Skin cancer occurs when the genetic material inside the cells changes, causing an alteration in how cells behave. They increase in size and number, leading to the development of a tumour.
There are two main types of skin cancer, melanoma and non-melanoma skin cancer. Melanoma is the most serious form of skin cancer and accounts for almost three per cent of all newly diagnosed cancers each year. There are over 4,000 new cases of melanoma in men, and nearly 5,000 new cases in women per year. Melanoma (also known as malignant melanoma) is a cancer that develops from cells called melanocytes, found in the outer layer of our skin. Melanocytes produce melanin, a pigment that helps to protect the deeper layers of our skin from the harmful effects of the sun. This pigment appears as a suntan, which is a sign of damaged skin and a possible skin cancer warning sign. Melanomas often start in moles, but they can also develop elsewhere on the skin. In rare cases, melanomas can occur in the eye, under the fingernails or in other parts of the body not usually exposed to the sun.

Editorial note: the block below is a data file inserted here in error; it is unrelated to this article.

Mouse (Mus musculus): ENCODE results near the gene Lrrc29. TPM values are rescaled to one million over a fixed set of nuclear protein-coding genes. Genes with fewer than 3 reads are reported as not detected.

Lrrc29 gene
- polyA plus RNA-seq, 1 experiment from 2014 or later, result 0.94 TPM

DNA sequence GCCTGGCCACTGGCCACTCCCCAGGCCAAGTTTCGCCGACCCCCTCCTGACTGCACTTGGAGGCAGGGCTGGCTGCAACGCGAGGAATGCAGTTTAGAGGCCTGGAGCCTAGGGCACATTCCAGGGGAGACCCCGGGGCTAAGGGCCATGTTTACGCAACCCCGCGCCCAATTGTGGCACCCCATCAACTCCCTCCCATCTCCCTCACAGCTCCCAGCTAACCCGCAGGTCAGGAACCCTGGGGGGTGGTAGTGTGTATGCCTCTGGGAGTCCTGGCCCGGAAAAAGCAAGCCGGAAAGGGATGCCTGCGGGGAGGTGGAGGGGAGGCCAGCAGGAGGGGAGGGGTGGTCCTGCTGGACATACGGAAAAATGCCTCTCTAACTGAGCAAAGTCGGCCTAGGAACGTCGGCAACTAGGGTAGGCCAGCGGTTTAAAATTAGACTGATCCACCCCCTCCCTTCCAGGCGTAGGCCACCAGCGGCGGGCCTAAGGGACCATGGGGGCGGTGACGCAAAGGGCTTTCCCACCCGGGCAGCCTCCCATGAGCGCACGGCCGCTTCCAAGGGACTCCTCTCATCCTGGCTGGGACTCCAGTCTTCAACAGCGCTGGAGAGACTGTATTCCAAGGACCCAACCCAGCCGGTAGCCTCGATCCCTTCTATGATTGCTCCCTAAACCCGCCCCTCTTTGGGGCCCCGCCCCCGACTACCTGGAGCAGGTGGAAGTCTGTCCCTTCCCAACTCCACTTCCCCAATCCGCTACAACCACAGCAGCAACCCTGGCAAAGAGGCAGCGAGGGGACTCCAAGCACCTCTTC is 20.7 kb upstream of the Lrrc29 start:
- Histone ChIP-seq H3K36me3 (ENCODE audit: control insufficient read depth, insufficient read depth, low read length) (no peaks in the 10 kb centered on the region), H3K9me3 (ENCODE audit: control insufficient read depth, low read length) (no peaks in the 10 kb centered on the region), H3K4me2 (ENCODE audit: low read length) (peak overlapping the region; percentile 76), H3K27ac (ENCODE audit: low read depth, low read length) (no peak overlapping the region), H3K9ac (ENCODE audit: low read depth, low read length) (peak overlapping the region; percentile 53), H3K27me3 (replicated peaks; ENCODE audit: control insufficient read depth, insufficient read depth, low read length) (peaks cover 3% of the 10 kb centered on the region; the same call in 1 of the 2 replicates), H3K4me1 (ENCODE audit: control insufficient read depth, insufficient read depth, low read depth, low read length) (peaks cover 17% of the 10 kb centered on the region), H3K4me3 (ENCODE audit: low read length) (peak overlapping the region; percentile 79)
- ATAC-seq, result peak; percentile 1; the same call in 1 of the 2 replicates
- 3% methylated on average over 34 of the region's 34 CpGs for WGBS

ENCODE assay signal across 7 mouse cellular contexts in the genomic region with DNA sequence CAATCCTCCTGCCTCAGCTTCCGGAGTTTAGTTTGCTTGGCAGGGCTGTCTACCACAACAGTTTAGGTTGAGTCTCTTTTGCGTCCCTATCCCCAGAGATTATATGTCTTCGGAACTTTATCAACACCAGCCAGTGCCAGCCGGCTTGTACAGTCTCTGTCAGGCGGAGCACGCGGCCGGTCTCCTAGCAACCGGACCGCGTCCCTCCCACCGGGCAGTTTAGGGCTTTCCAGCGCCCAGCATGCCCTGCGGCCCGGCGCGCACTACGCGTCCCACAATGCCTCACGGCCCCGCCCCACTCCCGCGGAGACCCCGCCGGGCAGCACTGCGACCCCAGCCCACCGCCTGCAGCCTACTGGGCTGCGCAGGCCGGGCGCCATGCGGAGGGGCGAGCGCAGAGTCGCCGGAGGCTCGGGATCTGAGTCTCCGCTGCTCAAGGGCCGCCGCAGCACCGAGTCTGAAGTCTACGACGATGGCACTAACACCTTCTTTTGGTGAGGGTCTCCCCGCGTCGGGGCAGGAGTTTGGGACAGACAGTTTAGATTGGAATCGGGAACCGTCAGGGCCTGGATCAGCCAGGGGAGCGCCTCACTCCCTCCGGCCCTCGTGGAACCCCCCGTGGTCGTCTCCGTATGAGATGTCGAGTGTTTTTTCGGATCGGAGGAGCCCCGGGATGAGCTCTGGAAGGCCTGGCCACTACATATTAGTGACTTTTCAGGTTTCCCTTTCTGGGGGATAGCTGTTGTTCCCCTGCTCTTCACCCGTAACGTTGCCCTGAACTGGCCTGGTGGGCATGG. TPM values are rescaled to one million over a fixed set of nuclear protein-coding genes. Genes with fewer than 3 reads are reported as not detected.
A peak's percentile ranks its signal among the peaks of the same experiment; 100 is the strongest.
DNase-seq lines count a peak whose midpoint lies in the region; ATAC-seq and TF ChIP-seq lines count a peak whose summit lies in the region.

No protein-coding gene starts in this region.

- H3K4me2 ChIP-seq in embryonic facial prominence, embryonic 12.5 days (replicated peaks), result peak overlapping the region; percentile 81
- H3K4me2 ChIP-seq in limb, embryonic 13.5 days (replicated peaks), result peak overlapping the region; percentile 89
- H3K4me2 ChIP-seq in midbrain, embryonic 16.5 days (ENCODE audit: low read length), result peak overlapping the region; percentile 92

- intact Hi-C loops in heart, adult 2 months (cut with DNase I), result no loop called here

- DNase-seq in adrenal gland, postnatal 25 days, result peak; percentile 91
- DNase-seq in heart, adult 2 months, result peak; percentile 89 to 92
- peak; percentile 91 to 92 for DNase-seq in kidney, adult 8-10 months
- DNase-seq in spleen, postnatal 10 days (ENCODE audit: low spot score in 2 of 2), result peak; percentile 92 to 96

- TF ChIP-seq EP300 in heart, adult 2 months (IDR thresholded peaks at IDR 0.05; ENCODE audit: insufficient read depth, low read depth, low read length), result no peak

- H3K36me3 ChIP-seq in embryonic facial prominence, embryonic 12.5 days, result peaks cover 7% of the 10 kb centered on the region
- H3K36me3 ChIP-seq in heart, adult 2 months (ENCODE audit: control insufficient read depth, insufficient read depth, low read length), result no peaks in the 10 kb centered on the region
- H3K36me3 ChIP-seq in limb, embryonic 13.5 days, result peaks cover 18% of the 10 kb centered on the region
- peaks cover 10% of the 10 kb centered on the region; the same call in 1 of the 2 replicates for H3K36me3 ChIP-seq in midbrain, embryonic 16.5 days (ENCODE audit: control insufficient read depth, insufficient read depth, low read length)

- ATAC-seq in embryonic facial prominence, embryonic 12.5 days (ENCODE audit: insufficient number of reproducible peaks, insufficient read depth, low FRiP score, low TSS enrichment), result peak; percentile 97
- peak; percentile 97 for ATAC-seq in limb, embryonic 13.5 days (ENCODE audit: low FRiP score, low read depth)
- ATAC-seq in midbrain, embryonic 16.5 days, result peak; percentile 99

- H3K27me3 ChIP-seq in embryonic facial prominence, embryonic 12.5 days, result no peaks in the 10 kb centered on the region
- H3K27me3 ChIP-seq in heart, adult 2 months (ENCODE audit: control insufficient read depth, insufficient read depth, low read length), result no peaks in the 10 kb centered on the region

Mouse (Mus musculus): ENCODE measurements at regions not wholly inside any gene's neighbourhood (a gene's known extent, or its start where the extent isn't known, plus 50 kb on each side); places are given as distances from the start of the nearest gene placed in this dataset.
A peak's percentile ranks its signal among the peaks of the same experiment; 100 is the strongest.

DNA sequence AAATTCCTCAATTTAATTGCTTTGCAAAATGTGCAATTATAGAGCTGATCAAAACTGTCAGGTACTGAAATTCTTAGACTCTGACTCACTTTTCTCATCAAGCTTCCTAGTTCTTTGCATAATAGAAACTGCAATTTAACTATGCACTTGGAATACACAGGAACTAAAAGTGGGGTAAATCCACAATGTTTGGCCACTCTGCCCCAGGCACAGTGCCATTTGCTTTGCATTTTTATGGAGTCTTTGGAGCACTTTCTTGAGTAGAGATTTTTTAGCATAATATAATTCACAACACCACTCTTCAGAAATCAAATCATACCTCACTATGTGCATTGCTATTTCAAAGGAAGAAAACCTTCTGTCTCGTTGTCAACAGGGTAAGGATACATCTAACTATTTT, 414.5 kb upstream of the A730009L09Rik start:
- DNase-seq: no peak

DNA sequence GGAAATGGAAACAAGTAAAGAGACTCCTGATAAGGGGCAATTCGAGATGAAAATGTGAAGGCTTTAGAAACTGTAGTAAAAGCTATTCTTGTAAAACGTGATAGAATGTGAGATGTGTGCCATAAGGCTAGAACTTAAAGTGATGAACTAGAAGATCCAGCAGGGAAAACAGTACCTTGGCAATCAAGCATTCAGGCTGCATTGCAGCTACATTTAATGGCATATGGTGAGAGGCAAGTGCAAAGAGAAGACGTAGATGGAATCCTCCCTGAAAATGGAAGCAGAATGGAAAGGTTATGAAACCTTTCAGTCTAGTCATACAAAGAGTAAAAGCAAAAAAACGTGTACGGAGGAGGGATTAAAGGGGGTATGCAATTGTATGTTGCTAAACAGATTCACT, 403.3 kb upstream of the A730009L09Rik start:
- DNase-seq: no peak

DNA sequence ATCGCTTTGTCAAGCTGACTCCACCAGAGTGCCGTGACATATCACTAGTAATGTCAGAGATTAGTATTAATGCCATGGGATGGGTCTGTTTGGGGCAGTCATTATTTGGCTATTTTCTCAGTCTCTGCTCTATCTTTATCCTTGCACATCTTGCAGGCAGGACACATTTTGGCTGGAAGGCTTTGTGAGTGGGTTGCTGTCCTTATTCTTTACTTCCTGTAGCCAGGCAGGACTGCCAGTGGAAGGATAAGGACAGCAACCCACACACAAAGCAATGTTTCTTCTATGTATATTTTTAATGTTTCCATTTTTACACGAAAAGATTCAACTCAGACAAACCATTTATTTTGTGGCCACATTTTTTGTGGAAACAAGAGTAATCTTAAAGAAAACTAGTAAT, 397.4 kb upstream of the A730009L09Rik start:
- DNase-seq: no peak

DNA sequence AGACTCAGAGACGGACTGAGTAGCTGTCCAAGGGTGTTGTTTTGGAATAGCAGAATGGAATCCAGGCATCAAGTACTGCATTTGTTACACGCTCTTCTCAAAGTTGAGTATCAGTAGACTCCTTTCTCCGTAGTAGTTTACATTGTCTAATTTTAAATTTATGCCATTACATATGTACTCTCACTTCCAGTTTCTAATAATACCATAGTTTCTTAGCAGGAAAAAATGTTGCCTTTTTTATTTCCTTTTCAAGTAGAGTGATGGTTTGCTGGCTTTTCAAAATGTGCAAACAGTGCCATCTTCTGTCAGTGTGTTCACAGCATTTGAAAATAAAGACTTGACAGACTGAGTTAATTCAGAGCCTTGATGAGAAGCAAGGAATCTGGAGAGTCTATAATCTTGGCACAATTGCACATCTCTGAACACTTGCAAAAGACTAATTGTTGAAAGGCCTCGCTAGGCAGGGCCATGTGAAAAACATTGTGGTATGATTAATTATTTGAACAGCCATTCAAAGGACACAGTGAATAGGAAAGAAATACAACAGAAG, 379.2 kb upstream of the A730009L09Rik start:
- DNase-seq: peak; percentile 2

Those who have a higher risk of developing melanoma usually have one or more of the following factors: a history of childhood sunburn, prolonged exposure to UV rays, fair skin, outdoor-related work and hobbies, multiple atypical moles, a previous history of skin cancer or melanoma, a family history of skin cancer or melanoma or a history of immunosuppression.